Participation in a specific form of mindfulness training may help prevent the underlying pleasure imbalances…
Addiction Prediction May Be a Brain Image Away
Could it be that doctors can look at our brains as adolescents and predict whether we will develop an addiction? Science seems to be leaning that way.
According to a recent study in the journal Neuron, researchers have connected the dots that seem to connect adolescent brain development with future behavior.
Dr. John Gabrieli says neuroimaging, or brain scans, could prove valuable in the future, not only for pointing people to their areas of strength, but to warn them of potential pitfalls. It might also eliminate the trial-and-error nature of finding a treatment that works, such as taking drugs or using cognitive behavioral therapy.
“It has been difficult to know whether a person taking a particular approach to reduce an addiction or an unhealthy behavior is likely to benefit from that approach,” Gabrieli said. “These studies suggest that brain imaging may provide new and better information about whether a treatment is more or less likely to be helpful to a specific individual.”
Front Portion of Brain Is Key
Gabrieli led a Massachusetts Institute of Technology examination of dozens of studies that included whether alcohol and drug abuse, or unhealthy eating, could be determined by neuromarkers (brain measures) examined through functional magnetic resonance imaging brain scans.
There is a future in the science, it seems. A connection appeared to exist between activity in certain areas of the brain and being able to predict a child’s future behavior. The front portion of the brain is a key area because it develops into the mid-20s.
“The frontal lobes are known to be important for goal-driven cognitive control, for selecting behaviors that are useful but may be difficult to achieve and that may need to override old habits,” Gabrieli said. “For addictions and unhealthy habits, it makes sense that those brain regions may play an important role in overcoming powerful but self-destructive impulses.”
Eliminating Ineffective Treatment
A Grover Hermann Professor in Health Sciences and Technology and Cognitive Neuroscience, Gabrieli says the human and economic costs of sending people to treatments that are unlikely to work for them are high.
“We know that some programs of treatment—behavioral or pharmacological—work for some people, but not others,” Gabrieli said. “We may be able to better know whether a particular program will help a specific person, and if it is unlikely to help, then to try something else.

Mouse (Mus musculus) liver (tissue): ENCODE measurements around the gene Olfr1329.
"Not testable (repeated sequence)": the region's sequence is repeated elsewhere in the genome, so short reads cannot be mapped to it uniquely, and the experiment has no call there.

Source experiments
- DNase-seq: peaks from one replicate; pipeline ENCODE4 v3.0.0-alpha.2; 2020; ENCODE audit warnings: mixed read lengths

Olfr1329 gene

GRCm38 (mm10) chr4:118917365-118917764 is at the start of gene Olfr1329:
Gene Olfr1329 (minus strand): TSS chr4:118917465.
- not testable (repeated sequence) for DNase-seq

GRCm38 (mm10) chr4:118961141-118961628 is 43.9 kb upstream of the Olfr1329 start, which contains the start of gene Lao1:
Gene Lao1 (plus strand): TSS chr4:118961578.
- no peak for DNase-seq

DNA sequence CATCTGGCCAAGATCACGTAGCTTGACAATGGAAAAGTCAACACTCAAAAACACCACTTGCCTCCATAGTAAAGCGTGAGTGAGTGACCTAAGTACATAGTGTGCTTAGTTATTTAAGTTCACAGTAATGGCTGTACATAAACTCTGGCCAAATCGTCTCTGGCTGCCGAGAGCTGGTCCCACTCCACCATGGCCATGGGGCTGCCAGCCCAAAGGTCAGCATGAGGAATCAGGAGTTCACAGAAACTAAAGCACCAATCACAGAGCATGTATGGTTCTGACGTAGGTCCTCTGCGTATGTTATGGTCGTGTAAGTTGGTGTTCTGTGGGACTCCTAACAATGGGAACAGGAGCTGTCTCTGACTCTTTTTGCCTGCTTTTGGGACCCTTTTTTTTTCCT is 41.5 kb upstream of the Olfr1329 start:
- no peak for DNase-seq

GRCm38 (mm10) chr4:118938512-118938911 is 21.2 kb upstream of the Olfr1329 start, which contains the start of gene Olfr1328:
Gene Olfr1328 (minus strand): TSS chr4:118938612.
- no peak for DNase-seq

“Another example is the length of a program, like 28 days. If a person is likely to relapse soon after 28 days, we could extend the treatment period so it is more likely to be effective. This information should help us to personalize treatment approaches … now, we often try a one-size-fits-all approach, and wait to observe success or failure.”
Predicting Alcohol, Substance Abuse
There is also a lot at stake over the long haul, and being able to determine the likelihood of future binge drinking among young people could be helpful. A study of almost 700 adolescents predicted binge drinking in 271 of them.
“Alcohol use by underage drinkers is an important public health problem because such use in adolescents is risky and also associated with lifelong alcoholism,” researchers wrote. “Heavy or binge drinking is the primary source of preventable morbidity and mortality for the more than 6 million American college students.”
Subjects who responded more to monetary reward in the basal ganglia (the base of the brain) were more likely to engage in alcohol or drug use a year later. Those already using substances at baseline showed less activity in the basal ganglia.
Researchers studied children 12 to 14 years of age—with little or no history of substance abuse—and found there were widespread reductions in baseline activation by those who transitioned to heavy alcohol use four years later relative to those children who did not pursue alcohol.
Among subjects ages 16 to 19 with an ongoing history of substance use disorders, those who exhibited less prefrontal and greater parietal activation on the same task had higher levels of substance abuse over the subsequent 18 months.
The results suggest that relative weakness in the recruitment of the front part of the brain may be a predisposition for early alcohol use or sustained abuse.
A Science Whose Time Has Come
Eating was another area that was examined, and researchers found that response to food-related photos could predict changes in body mass index over the following six to 12 months.
Smoking cessation was another area that could be predicted. Caryn Lerman, deputy director of the Abramson Cancer Center at the University of Pennsylvania, said her team used brain imaging to predict 81 percent of patients who would quit smoking. Imaging was far more valuable than relying on surveys and questionnaires.
Although there is still much to learn, the inroads are there. Gabrieli said the practical service of assisting people through brain imaging could be “widely available” in five to 10 years.
“We have the technology now, we have an array of treatments now,” Gabrieli said. “We need a few larger studies in a given area to make sure that the approach is valid, but then it could operate. I think that the key judgment relates to other options for people: Are there other, better ways to help direct individuals to treatments that are likely to work for them?
“I would guess that anyone seeking help would want the best information possible in selecting a treatment approach that is best for them.”
By Martin Henderson